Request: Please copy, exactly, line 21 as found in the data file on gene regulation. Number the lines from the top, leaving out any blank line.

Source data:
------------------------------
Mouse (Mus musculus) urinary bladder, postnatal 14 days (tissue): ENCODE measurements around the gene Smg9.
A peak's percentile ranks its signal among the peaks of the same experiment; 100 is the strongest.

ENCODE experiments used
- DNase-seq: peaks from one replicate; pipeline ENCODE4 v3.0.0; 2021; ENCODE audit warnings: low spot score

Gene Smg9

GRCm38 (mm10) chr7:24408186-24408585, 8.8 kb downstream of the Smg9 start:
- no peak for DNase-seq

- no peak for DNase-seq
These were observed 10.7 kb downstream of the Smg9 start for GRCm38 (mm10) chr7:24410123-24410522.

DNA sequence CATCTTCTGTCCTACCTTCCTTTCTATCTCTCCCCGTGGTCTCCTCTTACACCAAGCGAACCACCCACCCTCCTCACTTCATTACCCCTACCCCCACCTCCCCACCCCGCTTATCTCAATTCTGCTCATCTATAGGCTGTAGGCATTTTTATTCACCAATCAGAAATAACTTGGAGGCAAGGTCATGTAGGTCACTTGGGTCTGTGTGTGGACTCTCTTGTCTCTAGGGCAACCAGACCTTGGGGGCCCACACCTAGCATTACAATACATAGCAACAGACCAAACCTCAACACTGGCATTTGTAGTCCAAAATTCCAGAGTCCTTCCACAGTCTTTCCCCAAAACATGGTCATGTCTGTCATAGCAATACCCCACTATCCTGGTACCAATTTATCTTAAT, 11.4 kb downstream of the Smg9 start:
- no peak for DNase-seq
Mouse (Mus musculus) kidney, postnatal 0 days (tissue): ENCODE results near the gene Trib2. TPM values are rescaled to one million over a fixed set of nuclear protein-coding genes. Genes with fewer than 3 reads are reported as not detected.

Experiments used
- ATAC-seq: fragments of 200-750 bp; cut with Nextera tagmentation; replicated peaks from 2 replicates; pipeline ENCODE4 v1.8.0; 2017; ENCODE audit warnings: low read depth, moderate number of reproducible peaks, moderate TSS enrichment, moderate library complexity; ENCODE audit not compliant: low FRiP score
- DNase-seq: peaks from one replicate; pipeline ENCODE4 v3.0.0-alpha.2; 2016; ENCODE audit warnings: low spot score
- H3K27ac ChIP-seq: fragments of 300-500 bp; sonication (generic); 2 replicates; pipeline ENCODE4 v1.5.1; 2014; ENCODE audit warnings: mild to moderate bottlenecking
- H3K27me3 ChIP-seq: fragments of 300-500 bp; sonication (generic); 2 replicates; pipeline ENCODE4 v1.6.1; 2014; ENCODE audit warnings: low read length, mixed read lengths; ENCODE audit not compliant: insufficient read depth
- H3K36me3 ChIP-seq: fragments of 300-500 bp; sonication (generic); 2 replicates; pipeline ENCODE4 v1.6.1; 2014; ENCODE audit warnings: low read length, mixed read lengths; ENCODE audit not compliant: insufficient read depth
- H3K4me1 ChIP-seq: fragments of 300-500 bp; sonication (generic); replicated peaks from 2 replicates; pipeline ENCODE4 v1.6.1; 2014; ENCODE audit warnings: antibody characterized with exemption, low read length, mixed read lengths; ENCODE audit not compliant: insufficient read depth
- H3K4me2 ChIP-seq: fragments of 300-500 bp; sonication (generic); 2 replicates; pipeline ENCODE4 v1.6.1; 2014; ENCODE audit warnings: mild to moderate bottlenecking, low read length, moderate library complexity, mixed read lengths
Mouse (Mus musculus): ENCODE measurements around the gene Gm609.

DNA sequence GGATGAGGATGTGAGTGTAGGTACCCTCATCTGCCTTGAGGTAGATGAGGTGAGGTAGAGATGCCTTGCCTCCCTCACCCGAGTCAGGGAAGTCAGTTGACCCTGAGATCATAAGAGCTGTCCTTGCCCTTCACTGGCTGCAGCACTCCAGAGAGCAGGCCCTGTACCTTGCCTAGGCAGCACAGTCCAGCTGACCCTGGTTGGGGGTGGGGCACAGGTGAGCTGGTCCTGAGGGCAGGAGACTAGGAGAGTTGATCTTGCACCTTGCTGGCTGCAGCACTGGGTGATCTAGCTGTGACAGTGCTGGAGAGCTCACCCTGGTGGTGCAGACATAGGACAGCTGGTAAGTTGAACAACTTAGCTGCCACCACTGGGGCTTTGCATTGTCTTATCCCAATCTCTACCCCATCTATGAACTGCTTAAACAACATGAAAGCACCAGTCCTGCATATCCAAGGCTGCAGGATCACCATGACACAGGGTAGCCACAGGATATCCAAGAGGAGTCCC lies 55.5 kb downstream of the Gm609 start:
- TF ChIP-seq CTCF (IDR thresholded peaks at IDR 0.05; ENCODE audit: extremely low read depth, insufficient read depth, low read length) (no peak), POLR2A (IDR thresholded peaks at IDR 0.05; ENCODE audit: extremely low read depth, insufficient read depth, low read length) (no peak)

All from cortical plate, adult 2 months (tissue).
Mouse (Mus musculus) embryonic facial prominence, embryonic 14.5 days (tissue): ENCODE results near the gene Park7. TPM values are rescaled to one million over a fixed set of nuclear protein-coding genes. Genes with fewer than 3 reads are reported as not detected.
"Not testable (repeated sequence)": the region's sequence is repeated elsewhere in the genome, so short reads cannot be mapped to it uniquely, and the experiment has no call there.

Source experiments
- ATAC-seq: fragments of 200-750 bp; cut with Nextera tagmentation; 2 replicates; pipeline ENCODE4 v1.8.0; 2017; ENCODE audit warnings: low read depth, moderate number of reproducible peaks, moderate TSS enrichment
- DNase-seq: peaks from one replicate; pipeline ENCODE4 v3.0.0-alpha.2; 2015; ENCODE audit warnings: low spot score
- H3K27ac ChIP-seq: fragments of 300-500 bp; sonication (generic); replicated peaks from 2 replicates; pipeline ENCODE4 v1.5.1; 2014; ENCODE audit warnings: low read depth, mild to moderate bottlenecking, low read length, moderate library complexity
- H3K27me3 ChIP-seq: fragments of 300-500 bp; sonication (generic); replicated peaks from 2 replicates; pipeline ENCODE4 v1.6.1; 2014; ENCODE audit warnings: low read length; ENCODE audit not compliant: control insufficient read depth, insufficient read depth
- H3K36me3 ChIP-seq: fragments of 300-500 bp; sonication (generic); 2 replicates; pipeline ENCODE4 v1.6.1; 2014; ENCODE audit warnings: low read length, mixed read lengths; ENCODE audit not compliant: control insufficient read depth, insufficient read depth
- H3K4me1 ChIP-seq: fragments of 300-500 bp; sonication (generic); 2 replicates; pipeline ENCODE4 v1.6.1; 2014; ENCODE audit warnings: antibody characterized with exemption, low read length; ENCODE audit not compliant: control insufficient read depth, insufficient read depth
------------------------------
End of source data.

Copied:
Mouse (Mus musculus): ENCODE measurements around the gene Gm609.